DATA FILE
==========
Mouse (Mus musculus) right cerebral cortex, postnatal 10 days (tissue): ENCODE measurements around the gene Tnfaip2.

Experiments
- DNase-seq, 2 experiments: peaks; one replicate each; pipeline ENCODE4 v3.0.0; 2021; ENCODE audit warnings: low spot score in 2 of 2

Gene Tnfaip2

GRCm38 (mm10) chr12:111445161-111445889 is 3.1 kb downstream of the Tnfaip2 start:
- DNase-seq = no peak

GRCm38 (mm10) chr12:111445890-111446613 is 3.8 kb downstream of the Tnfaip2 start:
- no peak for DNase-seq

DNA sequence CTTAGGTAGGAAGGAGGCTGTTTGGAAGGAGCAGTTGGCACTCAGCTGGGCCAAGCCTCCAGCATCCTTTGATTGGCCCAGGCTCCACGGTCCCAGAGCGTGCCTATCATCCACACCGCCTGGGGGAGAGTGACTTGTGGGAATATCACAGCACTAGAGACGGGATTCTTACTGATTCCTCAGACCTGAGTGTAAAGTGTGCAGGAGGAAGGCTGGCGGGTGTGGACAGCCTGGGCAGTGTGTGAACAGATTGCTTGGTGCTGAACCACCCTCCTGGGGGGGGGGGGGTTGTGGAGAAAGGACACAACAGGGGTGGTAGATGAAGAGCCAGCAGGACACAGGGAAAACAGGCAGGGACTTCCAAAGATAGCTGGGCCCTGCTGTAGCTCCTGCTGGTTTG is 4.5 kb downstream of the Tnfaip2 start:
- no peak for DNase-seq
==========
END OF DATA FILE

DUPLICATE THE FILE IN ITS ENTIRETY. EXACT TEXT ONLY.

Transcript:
Mouse (Mus musculus) right cerebral cortex, postnatal 10 days (tissue): ENCODE measurements around the gene Tnfaip2.

Experiments
- DNase-seq, 2 experiments: peaks; one replicate each; pipeline ENCODE4 v3.0.0; 2021; ENCODE audit warnings: low spot score in 2 of 2

Gene Tnfaip2

GRCm38 (mm10) chr12:111445161-111445889 is 3.1 kb downstream of the Tnfaip2 start:
- DNase-seq = no peak

GRCm38 (mm10) chr12:111445890-111446613 is 3.8 kb downstream of the Tnfaip2 start:
- no peak for DNase-seq

DNA sequence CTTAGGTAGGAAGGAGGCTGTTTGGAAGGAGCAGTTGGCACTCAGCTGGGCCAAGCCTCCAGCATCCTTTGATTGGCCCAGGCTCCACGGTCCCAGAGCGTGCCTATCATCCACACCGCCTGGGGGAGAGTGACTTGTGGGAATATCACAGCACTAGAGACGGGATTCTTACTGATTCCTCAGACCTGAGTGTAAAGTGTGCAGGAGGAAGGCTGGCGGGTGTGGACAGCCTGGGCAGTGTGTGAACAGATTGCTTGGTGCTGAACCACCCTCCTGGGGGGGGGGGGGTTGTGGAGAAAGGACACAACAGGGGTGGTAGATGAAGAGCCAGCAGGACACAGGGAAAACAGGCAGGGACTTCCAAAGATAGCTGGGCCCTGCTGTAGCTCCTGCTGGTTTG is 4.5 kb downstream of the Tnfaip2 start:
- no peak for DNase-seq